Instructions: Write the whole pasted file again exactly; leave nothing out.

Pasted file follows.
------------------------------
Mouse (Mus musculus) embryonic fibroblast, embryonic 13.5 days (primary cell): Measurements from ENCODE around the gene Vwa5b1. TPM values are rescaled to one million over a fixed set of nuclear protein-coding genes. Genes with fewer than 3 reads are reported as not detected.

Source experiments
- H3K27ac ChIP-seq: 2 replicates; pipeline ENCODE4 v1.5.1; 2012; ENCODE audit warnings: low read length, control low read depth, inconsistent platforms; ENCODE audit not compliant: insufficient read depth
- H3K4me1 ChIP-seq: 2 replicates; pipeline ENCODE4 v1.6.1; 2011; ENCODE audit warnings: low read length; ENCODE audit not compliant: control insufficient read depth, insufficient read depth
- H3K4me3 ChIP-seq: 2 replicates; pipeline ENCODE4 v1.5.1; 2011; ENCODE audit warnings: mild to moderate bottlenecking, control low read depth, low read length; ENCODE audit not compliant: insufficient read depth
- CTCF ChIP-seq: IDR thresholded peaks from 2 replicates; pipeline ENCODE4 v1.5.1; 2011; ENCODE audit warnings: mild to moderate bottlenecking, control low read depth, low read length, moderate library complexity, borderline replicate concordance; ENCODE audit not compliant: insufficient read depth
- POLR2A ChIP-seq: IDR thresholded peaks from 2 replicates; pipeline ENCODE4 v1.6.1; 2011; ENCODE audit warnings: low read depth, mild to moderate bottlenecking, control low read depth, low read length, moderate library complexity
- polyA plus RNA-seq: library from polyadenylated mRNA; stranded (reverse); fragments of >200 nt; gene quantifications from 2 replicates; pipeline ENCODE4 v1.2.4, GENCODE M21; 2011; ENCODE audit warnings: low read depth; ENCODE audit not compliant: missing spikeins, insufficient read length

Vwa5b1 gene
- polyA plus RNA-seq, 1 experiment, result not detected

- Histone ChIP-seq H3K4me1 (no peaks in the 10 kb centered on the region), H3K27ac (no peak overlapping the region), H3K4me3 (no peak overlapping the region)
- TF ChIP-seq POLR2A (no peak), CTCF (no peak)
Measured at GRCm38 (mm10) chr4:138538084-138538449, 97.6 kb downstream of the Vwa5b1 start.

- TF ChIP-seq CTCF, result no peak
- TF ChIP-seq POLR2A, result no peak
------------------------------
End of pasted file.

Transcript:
Mouse (Mus musculus) embryonic fibroblast, embryonic 13.5 days (primary cell): Measurements from ENCODE around the gene Vwa5b1. TPM values are rescaled to one million over a fixed set of nuclear protein-coding genes. Genes with fewer than 3 reads are reported as not detected.

Source experiments
- H3K27ac ChIP-seq: 2 replicates; pipeline ENCODE4 v1.5.1; 2012; ENCODE audit warnings: low read length, control low read depth, inconsistent platforms; ENCODE audit not compliant: insufficient read depth
- H3K4me1 ChIP-seq: 2 replicates; pipeline ENCODE4 v1.6.1; 2011; ENCODE audit warnings: low read length; ENCODE audit not compliant: control insufficient read depth, insufficient read depth
- H3K4me3 ChIP-seq: 2 replicates; pipeline ENCODE4 v1.5.1; 2011; ENCODE audit warnings: mild to moderate bottlenecking, control low read depth, low read length; ENCODE audit not compliant: insufficient read depth
- CTCF ChIP-seq: IDR thresholded peaks from 2 replicates; pipeline ENCODE4 v1.5.1; 2011; ENCODE audit warnings: mild to moderate bottlenecking, control low read depth, low read length, moderate library complexity, borderline replicate concordance; ENCODE audit not compliant: insufficient read depth
- POLR2A ChIP-seq: IDR thresholded peaks from 2 replicates; pipeline ENCODE4 v1.6.1; 2011; ENCODE audit warnings: low read depth, mild to moderate bottlenecking, control low read depth, low read length, moderate library complexity
- polyA plus RNA-seq: library from polyadenylated mRNA; stranded (reverse); fragments of >200 nt; gene quantifications from 2 replicates; pipeline ENCODE4 v1.2.4, GENCODE M21; 2011; ENCODE audit warnings: low read depth; ENCODE audit not compliant: missing spikeins, insufficient read length

Vwa5b1 gene
- polyA plus RNA-seq, 1 experiment, result not detected

- Histone ChIP-seq H3K4me1 (no peaks in the 10 kb centered on the region), H3K27ac (no peak overlapping the region), H3K4me3 (no peak overlapping the region)
- TF ChIP-seq POLR2A (no peak), CTCF (no peak)
Measured at GRCm38 (mm10) chr4:138538084-138538449, 97.6 kb downstream of the Vwa5b1 start.

- TF ChIP-seq CTCF, result no peak
- TF ChIP-seq POLR2A, result no peak